Located in Biobío Region, the reserve is comprised of three protected areas: Laguna del Laja National Park, and two national reserves, Ñuble and Huemules de Nibinto. Its importance lies in its diverse, vulnerable ecosystems, including the central zone sclerophyllous forest and southern temperate forest. The reserve is home to more than 41 endemic plant species, including the Chilean Cedar (Austrocedrus chilensis) and the Monkey puzzle tree (Araucaria araucana). It contains more than 40 types of fauna, including condors, huemul, colocolo (pampas cat), and the Magellanic woodpecker, all of which are endangered. The park boasts three scenic attractions: the Laja River, Antuco Volcano, and Laguna del Laja.
This reserve, located in Araucanía Region, groups together ten protected wilderness areas: Conguillío, Huerquehue, Tolhuaca, and Villarrica national parks, and the Alto Biobío, Malleco, Malalcahuello, Villarrica, Nalcas, and China Muerta national reserves. Its most notable feature is the massive presence of the species that lends the reserve its name–the long-living Araucaria tree, which can live up to 1,800 years. Mammal species such as the pudu and guanaco can also be found there. Visitors can observe the Llaima volcano, one of South America’s most active, as well as the Lonquimay, Sierra Nevada, and Nevados de Sollipulli volcanoes, by following the different routes of the Kütralkura Geopark, the first of its kind in Chile, with 35 sites of geological interest.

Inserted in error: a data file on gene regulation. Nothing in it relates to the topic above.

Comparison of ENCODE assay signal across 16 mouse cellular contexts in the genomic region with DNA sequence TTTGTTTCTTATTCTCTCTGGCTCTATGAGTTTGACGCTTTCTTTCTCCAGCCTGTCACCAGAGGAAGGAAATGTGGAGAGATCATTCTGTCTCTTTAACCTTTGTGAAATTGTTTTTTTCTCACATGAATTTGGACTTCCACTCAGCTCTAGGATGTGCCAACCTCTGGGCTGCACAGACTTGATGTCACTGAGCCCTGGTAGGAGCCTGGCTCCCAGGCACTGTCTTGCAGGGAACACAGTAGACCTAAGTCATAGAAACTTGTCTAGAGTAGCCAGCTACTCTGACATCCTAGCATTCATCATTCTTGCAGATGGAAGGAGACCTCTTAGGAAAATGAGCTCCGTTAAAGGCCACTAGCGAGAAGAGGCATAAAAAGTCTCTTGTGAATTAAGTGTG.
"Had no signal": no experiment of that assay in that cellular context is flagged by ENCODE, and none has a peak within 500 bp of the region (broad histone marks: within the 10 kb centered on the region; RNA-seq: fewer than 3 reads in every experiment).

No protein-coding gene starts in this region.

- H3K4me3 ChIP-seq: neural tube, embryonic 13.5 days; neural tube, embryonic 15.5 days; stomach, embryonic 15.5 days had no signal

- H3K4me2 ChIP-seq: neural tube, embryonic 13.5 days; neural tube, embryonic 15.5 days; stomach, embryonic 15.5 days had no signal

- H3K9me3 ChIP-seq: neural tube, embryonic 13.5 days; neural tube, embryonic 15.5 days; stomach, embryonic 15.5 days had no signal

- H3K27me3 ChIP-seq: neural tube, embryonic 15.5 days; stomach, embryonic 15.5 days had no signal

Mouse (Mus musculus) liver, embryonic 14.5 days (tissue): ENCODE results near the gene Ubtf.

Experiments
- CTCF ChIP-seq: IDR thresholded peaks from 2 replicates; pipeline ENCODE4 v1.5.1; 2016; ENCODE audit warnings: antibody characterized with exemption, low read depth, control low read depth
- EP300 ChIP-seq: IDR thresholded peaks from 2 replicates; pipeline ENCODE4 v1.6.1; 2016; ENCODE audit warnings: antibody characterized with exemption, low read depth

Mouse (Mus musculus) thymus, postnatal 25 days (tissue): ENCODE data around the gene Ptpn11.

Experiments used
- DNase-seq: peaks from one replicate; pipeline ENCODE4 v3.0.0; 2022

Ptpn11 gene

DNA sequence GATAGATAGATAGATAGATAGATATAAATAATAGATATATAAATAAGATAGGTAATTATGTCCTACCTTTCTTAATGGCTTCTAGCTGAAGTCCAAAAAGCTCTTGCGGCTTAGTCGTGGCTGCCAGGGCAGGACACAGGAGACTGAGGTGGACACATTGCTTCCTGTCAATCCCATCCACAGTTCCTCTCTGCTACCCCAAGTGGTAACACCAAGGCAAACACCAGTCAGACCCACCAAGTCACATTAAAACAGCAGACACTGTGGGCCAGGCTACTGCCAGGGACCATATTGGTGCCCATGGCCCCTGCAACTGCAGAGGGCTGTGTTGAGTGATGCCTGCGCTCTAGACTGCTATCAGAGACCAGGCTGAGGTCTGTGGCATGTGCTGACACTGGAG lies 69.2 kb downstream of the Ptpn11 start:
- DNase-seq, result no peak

This 2.2-million-hectare reserve is the second largest in Chile and is considered one of the largest intact forested areas on the globe. Spanning two of Chile’s regions, Los Ríos and Los Lagos, the reserve encompasses five national parks (Puyehue, Villarrica, Vicente Pérez Rosales, Alerce Andino, and Hornopirén) and three national reserves (Mocho Choshuenco, Llanquihue, and Hornopirén). In 2006, Chile and Argentina signed an agreement to establish this Bi-national Reserve at the border they share, joining the Chilean reserve with Argentina’s North Patagonian Andes Biosphere Reserve. The agreement established a transborder protected area of 4.5 million hectares.
Located in Aysén Region, this reserve covers 1.7 million hectares, making it one of Chile’s largest biosphere reserves. Of its total area, nearly 400,000 hectares correspond to the ancient ice sheets of the Northern Patagonian Ice Field. Also within the park are the 4,058-meter San Valentín Mountain and the San Rafael glacier and lake. Visitors can take a boat tour to the active edge of the ice field, where they might see enormous ice blocks breaking off from the glacier and falling into the lake.
Located in the Magallanes y Chilean Antarctica Region, this reserve is known around the globe for its stunning natural beauty that includes mountains, glaciers, and rivers. Several circuits are available, the most popular being the Paine Massif and the W trail. Other trekking options include the Cuernos Lookout trail, on the shores of Nordenskjöld Lake, the trails near Salto Grande and Salto Chico, and circuits to La Isla and Chorrillo de los Salmones in the Guardería Lago Grey area.
Situated at the southern tip of Chile, on Navarino Island in Magallanes Region, this reserve has been honored as one of the world’s 100 greenest destinations. Its main attraction is the Omora Ethnobotanical Park and its “miniature forests”– veritable jungles of lichen and other types of vegetation–which visitors can admire and even study up close under a magnifying glass. With 4.8 million hectares encompassing Alberto de Agostini and Cabo de Hornos national parks, this is the country’s largest biosphere reserve. The reserve is known for its protection of fauna species such as the leopard seal, dolphins, whales, sea lions, and chungungos (marine otter), and for its trekking trails to the Dientes de Navarino massif.